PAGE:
Executives who've been out of work for more than a year and are looking for jobs face two big challenges: They’re competing with employed professionals as well as applicants who've been out of work for less time.
But a year is not an unusually long time to be out of work for execs. The average length of unemployment for them is nine to 12 months. It takes executives longer, on average, because they often have non-compete clauses in their severance agreements preventing them from working for a competitor for a year; there are fewer executive jobs than non-exec jobs and employers vet these candidates slowly because they’re costly.
Here are eight job search tips to speed up the landing time for long-term unemployed executives:
1. Give yourself benchmark targets to reach. Unemployed professionals need to evaluate their job searches at regular intervals: three months, six months, nine months, etc. At each milestone, they need to ask themselves the following questions to help diagnose potential problems with their search or barriers preventing them from securing interviews and offers:
- What's going well in my job search?
- What isn’t going well and needs changing?
- Am I getting responses to my résumé?
- Am I getting first interviews but not second interviews?
- Am I making it to the final rounds of interviews but not getting offers?
2. Simplify your job-search documents so employers can find you. Always use the same naming format structure — first and last name —for your resumé, LinkedIn profile and email address. If your personal email address is something like firstname.lastname@example.org, create a new account for your job search, such as BobSmith@gmail.com. That way, employers an quickly find communications from you in their email inboxes.
(MORE: How to Find Work After 50)
Also, when you update and save your résumé and cover letters, follow this same format naming structure, instead of “coverletter_4_xyz_company.” Then, HR personnel, hiring managers and recruiters will find your documents in their system more quickly and easily.
3. Keep active and network through volunteering or contract work. Many employers consider job seekers who've been unemployed for a long time as spoiled goods who’ve lost their competitive edge. That’s why it’s smart to keep having some kind of work — it could be a consulting gig, a contract position or a good volunteering assignment at a nonprofit.
Working in some way demonstrates to employers that you're active and provides a current narrative when you’re asked during job interviews what you’ve been doing while unemployed. In addition, it might provide some income to ease the burden of having to take that first job offer. Always add interim work to your resumé — even if it's unpaid.
(MORE: 12 Ways to Get Your Resume Seen)
4. Brag a bit to show you’re in demand. If you've been a serious candidate for a few jobs and have received offers that for some reason didn't come to fruition, subtly communicate this to potential employers. Hiring managers like it when candidates they’re considering are sought after.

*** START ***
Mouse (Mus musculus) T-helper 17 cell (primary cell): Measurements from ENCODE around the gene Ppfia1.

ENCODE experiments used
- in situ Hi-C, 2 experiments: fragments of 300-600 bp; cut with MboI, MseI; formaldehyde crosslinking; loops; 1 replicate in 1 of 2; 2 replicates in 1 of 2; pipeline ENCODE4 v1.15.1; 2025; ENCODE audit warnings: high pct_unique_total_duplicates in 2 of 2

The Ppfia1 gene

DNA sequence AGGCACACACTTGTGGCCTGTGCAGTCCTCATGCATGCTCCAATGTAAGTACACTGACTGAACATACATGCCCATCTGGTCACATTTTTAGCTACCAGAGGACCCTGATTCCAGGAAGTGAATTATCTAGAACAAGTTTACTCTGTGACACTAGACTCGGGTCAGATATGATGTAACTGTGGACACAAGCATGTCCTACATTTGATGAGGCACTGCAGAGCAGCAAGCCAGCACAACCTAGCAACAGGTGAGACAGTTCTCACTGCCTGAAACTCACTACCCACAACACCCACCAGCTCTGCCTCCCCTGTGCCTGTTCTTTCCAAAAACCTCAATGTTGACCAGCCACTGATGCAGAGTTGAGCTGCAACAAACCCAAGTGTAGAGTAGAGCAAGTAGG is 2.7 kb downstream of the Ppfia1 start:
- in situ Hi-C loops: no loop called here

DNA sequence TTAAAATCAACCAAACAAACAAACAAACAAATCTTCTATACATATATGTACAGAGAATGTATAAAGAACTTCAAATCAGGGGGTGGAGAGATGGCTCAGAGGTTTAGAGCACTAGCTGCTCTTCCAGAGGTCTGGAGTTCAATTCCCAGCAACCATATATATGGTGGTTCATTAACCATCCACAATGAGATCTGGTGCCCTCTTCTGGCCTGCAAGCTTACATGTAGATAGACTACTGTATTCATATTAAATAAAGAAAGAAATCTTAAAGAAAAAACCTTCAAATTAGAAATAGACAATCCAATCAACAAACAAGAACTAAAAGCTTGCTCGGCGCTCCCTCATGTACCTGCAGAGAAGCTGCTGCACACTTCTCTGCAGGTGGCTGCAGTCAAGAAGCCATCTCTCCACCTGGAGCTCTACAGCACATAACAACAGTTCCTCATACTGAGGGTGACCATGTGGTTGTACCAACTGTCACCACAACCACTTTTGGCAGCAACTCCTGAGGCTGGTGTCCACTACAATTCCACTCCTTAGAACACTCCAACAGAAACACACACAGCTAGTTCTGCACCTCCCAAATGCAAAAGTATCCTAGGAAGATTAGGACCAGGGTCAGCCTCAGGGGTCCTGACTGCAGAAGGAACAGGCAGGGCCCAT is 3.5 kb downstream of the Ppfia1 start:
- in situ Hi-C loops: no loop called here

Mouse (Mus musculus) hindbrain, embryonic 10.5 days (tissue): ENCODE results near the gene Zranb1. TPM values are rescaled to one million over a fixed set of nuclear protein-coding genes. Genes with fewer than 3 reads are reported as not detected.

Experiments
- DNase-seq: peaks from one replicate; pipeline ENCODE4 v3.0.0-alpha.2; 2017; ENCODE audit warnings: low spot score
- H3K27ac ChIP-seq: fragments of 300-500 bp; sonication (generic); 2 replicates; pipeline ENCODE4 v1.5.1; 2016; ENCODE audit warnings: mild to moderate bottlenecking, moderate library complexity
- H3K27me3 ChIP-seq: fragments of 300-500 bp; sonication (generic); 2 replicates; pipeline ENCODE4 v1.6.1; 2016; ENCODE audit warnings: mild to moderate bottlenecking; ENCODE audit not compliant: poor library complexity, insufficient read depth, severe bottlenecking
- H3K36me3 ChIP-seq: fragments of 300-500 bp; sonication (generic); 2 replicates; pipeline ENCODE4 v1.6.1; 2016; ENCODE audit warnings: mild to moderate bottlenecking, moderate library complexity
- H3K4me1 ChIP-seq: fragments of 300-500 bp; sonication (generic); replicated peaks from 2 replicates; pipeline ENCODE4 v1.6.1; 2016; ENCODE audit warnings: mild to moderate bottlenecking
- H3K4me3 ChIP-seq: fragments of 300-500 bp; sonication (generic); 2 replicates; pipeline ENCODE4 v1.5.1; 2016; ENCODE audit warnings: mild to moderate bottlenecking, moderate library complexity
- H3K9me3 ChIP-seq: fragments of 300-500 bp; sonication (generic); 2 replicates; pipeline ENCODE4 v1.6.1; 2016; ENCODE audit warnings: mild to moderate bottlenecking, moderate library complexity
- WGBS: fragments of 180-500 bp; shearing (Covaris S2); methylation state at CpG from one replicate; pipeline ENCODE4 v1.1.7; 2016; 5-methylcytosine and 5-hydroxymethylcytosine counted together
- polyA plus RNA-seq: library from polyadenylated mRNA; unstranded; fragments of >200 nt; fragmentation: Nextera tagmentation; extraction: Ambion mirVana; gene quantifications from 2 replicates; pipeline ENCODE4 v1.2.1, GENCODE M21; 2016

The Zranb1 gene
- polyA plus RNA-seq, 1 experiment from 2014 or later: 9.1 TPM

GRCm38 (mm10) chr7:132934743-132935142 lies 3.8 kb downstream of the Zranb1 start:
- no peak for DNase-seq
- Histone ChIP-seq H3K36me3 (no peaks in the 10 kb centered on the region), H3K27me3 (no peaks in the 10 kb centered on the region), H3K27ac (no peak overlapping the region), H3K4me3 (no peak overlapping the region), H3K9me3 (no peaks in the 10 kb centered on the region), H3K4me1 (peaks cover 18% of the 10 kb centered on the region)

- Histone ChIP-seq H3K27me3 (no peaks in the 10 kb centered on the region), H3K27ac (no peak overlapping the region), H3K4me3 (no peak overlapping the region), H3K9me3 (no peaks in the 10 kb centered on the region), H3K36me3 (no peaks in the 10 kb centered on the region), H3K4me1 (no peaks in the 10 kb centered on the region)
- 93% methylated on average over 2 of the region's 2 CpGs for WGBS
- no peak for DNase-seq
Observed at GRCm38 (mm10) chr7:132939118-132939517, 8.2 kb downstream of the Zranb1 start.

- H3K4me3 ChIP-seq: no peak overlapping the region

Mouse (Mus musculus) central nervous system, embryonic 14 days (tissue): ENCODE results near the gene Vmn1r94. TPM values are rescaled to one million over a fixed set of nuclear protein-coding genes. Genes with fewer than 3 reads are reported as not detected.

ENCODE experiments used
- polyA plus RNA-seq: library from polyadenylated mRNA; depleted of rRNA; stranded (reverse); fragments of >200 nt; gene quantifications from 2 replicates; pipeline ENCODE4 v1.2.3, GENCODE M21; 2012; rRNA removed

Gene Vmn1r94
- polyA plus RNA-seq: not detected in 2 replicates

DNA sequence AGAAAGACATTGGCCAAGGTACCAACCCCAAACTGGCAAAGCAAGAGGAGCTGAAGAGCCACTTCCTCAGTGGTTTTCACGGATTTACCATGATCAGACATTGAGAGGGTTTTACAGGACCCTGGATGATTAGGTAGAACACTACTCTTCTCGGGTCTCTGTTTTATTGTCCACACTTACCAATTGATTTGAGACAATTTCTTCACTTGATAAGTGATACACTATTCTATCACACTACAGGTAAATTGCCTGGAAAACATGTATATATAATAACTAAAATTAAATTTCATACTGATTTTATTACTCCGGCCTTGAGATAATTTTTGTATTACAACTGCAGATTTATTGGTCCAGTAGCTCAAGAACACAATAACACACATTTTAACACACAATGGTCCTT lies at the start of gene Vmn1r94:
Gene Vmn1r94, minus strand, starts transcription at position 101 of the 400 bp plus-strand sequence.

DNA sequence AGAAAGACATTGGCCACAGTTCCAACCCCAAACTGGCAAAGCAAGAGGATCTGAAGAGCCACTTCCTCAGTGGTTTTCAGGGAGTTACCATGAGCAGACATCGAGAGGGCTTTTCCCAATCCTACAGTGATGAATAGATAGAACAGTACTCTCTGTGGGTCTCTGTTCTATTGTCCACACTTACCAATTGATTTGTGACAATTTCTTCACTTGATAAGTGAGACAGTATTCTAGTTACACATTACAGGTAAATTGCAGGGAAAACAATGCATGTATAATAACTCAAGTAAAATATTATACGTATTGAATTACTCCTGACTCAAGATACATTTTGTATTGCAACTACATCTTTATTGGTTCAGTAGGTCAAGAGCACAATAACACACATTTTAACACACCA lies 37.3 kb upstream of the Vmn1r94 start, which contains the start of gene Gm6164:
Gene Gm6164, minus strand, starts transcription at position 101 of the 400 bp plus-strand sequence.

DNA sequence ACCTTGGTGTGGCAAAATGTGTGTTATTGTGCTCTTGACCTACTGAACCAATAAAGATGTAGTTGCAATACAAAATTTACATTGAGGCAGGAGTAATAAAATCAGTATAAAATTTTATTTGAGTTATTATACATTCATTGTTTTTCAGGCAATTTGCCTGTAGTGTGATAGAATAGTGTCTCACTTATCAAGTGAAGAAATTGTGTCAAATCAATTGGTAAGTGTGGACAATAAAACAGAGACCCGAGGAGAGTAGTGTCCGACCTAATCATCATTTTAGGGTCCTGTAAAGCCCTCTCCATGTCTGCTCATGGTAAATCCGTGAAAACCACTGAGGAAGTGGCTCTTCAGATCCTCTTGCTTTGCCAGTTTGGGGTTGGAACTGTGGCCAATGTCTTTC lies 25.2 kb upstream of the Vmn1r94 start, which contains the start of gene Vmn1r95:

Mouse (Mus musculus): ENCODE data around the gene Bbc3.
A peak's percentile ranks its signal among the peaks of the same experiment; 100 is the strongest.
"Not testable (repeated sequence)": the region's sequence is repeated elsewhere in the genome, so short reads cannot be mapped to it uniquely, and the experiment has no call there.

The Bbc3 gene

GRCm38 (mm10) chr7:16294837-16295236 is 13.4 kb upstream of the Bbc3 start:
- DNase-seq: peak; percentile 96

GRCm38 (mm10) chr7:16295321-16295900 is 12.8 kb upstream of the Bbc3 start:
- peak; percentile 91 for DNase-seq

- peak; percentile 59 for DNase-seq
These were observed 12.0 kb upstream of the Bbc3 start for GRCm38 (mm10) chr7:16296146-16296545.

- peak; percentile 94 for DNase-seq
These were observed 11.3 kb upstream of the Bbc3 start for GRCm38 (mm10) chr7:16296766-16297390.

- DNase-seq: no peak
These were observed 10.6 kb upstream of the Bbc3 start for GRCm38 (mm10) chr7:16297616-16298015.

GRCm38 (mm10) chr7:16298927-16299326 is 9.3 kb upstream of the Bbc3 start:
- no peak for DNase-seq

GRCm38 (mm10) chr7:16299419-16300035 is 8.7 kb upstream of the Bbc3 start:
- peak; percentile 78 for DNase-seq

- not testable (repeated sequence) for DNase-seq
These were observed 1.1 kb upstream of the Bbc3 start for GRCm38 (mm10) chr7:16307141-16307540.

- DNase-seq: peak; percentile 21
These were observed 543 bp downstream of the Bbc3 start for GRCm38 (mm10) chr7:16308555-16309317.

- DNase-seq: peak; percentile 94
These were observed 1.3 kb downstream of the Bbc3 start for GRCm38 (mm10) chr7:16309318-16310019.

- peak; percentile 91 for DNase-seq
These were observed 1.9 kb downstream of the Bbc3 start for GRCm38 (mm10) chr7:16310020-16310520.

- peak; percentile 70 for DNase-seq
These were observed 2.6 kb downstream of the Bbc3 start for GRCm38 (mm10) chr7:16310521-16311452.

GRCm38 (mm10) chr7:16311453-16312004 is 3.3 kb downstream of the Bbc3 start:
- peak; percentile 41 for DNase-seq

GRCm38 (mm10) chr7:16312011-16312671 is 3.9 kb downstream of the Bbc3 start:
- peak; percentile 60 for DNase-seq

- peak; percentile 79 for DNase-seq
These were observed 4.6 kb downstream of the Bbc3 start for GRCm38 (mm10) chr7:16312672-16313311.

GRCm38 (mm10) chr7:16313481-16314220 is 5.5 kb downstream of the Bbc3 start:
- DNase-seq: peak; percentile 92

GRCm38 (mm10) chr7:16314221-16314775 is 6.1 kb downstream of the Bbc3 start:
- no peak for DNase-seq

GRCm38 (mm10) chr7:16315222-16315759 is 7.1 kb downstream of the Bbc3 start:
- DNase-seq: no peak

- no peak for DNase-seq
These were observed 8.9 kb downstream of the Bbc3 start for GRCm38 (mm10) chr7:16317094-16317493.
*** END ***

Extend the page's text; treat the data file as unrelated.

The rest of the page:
An ideal time to mention these offers is when the interviewer asks if you have anything going on. Then, casually mention that you’ve been on some interviews and have had a few offers you unfortunately had to decline. Be honest, and explain why you didn’t accept the positions (they were out of state…you didn’t think they were the best fit…), since it’s often a “small world” in which you’re interviewing.
5. Whatever you do, don’t let them see you sweat. Never give the impression to prospective employers (or to people in your network) that you're desperate for a job. Desperation is never an attractive trait. When an employer calls and asks: “Can you come for an interview on Friday?” don't say, “Sure, what time? The whole week's open.”
6. Reconsider your options. Early on during a search, job seekers tend to be selective about the position they want and its location. But if you’ve been out of work for awhile, you should ask yourself every few months if it's time to expand or change your interests.
The single most effective thing you can do to increase the number of job opportunities is to broaden your geographic parameters. Executives engaged in national searches tend to land jobs faster than those looking regionally. Also, consider alternate job titles or roles you’d be willing to take, maybe even an entirely new career path.
7. Be prepared to answer tough interview questions. Hiring managers tend to be rougher on candidates who've been out of work for a year or more. You might be probed on the circumstances surrounding your departure from your last job, for example.
So before your next interview, prepare an honest, non-aggressive answer to the question, “Why did you leave your last job?” such as: “a merger or acquisition eliminated my position” or “a new CEO came on board and brought in a new management team” or “the company closed my office and my family and I were unable to relocate.”
Never offer an answer expressing anger or spite, such as “They hired a new CEO and I didn’t like him.” You need to frame your departure from your last job in the best possible light. The response should convey that you're competent, have a strong work history and integrity and are a solid leader.
8. Remember that almost good enough can turn out to be good. Some job seekers hold out for the perfect position, which only prolongs unemployment. Never forget that no job is perfect and a job you've been offered may well be a good next step.
Next Avenue Editors Also Recommend:
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